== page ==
So, you are a typical SQL DBA and follow best practices, I mean Best Practices for security in your environment.  These state that you should create Active Directory groups, then create SQL logins at the instance level for those groups on your SQL Servers.  Rights to the individual databases and objects contained therein are handled by creating database users for those instance logins.

It is then by adding members to the AD groups, that rights are passed through to the individuals in your domain to the database.  Let’s look at it as the following hierarchy (thanks Spell Checker!)

So, we do all this for a few reasons, but the important one is that it removes the DBA from the continual process of adding and removing logins and users from a SQL Server instance and places that responsibility on the team that is tasked with global security in the domain: the Security team.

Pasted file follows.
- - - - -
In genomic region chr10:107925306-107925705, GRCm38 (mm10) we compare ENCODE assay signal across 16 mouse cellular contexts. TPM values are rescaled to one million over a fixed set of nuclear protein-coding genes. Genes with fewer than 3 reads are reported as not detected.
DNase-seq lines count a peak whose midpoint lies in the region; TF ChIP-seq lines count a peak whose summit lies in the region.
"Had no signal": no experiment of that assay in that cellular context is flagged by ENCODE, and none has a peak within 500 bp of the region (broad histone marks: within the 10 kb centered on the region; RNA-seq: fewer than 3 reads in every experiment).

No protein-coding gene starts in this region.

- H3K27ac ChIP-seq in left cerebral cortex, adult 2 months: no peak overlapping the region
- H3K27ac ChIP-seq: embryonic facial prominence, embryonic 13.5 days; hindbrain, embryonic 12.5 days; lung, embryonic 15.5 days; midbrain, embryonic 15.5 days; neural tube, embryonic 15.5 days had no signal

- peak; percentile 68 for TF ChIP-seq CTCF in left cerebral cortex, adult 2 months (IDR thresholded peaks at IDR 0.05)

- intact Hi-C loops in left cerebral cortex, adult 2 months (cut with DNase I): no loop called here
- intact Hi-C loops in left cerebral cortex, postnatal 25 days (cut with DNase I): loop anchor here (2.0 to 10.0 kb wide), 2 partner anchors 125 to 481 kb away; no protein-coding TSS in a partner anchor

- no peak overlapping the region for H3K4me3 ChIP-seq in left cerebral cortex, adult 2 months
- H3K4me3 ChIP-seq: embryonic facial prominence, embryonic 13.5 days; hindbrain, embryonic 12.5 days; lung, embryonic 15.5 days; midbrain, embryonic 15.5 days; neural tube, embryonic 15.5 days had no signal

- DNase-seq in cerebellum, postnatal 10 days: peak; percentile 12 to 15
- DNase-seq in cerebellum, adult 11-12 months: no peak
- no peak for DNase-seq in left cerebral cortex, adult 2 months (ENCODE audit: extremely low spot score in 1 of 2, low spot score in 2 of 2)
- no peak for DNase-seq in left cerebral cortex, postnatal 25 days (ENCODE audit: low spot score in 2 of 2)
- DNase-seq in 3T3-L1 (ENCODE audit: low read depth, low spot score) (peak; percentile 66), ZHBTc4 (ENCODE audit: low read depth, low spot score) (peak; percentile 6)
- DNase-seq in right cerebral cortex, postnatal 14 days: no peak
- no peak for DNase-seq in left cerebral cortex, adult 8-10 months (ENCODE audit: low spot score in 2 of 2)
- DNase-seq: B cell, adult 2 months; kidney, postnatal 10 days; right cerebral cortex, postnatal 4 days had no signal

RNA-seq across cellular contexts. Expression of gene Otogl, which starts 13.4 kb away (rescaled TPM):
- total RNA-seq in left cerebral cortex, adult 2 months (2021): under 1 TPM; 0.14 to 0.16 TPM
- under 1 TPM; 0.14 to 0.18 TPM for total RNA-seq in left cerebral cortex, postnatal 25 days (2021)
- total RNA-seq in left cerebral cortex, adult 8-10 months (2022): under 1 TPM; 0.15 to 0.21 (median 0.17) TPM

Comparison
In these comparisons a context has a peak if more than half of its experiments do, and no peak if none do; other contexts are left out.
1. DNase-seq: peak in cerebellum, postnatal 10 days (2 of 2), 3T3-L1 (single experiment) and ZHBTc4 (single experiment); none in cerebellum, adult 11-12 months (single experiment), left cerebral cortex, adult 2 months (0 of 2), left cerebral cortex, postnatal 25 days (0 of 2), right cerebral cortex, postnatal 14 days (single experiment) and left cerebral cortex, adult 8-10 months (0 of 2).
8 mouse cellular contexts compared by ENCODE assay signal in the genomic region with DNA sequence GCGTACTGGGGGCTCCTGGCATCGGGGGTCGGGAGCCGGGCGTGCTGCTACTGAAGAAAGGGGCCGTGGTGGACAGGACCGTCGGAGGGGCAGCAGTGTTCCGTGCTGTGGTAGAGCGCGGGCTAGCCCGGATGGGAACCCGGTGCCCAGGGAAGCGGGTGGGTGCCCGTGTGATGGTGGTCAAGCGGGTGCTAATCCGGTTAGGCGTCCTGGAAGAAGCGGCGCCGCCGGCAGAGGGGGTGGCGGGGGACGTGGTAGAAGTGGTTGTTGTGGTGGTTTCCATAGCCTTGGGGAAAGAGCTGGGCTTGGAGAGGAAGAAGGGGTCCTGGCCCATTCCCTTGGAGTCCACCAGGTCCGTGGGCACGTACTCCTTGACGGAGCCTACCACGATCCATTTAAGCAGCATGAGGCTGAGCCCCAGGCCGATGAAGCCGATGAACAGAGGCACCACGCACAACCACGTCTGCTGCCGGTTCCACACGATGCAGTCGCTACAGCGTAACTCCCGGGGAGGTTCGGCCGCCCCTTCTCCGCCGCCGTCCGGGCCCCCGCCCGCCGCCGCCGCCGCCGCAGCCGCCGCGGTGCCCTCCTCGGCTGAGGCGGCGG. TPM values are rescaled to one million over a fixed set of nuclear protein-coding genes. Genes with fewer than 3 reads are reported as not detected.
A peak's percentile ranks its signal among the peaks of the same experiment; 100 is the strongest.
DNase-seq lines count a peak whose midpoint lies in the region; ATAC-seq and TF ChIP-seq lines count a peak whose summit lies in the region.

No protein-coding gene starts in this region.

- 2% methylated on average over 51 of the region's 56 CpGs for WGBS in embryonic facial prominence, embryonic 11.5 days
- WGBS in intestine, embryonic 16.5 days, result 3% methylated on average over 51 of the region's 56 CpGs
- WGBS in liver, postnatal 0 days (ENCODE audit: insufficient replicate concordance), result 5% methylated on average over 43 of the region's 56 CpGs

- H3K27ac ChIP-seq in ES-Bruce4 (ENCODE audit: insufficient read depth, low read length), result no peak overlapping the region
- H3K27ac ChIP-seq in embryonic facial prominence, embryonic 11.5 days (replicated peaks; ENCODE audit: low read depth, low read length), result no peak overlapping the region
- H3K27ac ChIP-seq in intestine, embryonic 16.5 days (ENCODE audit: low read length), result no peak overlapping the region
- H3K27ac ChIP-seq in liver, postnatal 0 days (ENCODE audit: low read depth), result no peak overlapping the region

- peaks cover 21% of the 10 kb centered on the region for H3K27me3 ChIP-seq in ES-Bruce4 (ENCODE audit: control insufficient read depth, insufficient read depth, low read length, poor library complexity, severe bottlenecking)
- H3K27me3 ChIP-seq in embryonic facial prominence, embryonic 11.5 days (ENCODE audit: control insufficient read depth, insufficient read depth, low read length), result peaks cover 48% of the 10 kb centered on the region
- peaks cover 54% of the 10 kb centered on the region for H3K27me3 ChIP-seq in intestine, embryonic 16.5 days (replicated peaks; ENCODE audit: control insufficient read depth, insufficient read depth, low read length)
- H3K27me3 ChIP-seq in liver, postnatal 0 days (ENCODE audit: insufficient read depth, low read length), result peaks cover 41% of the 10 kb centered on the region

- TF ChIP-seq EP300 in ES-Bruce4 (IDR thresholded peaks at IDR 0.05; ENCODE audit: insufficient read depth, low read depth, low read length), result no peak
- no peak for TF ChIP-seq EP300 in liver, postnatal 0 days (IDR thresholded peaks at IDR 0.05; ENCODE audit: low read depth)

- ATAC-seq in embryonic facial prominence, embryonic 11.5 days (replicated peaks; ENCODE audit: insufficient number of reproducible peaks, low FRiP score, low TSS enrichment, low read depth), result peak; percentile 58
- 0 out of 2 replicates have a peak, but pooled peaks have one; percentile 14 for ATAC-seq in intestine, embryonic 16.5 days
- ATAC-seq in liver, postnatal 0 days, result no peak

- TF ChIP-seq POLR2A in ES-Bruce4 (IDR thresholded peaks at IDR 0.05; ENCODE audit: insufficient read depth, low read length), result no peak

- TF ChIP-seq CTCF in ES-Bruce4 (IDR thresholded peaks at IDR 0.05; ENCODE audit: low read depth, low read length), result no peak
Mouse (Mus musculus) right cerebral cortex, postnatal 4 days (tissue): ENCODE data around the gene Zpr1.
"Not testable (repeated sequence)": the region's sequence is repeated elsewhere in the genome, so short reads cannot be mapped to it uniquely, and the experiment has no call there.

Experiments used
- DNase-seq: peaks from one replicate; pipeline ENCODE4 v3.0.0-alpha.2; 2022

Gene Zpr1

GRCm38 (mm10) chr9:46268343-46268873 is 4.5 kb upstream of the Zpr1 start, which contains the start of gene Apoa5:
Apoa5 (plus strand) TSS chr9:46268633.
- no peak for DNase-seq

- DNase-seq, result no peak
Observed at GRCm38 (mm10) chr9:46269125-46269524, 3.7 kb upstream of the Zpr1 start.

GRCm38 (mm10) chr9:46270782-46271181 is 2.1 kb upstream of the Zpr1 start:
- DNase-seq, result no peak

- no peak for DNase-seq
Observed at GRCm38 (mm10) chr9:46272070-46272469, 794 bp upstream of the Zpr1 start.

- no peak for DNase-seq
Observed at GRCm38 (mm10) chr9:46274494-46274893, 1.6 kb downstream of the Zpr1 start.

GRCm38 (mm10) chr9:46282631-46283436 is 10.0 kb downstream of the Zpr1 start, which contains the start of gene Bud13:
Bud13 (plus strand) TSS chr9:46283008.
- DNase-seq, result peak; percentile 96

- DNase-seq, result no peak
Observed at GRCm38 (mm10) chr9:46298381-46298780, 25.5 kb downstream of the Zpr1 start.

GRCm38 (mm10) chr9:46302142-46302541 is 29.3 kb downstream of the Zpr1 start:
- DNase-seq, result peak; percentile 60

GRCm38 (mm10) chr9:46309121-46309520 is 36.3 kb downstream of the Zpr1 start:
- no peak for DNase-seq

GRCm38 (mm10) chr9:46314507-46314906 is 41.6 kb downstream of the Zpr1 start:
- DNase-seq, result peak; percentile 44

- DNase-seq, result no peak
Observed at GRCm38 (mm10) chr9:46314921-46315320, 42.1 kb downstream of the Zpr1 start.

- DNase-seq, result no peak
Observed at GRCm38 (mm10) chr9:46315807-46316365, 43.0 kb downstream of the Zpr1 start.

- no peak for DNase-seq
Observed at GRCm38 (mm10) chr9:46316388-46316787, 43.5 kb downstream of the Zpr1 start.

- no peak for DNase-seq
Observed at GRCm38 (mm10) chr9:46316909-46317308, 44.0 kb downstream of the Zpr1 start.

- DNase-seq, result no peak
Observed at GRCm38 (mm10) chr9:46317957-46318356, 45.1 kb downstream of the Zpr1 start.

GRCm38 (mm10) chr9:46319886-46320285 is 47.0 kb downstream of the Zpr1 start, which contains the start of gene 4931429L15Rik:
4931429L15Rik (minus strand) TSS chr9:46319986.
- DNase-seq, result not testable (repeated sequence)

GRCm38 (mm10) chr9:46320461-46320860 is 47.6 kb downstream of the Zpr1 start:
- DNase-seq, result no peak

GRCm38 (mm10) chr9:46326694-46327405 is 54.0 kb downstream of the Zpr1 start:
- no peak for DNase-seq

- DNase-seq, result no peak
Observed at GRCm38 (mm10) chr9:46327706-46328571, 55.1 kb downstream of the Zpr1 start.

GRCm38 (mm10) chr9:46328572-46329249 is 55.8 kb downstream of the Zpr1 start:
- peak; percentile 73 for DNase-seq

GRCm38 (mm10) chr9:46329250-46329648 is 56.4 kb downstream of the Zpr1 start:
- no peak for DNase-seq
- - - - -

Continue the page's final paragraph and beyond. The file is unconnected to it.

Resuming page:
However, I often find a stray security request hit the DBA desk at which point I need to provide educated direction to the necessary staff so they can get a domain user the rights that they require to meet their needs.  Since the DBAs are removed from the day-to-day process of security the membership of these Active Directory groups hitting our SQL instances is a black box of sorts.  However, there is a solution, granted that xp_cmdshell is enabled via the SQL Surface Area Configuration Tool, and you have the rights to execute xp_cmdshell.

xp_logininfo returns information about Windows logins as well as groups.  By executing xp_logininfo and passing the parameter for the AD Group and requested output information such as what follows, you’re able to get a current listing of domain users who are members of the domain group.

EXEC xp_logininfo ‘DOMAIN\GROUP NAME’, ‘members’

If the specific security request is asking for rights for a database where an AD group already has identical rights to what is being requested, and the login for this individual is not a member of the AD group, I can pass along the information to the Security Team for group assignment.  If the request is for multiple logins to have identical rights, I can direct the creation of an AD group and assign rights to a corresponding SQL Login and User once created.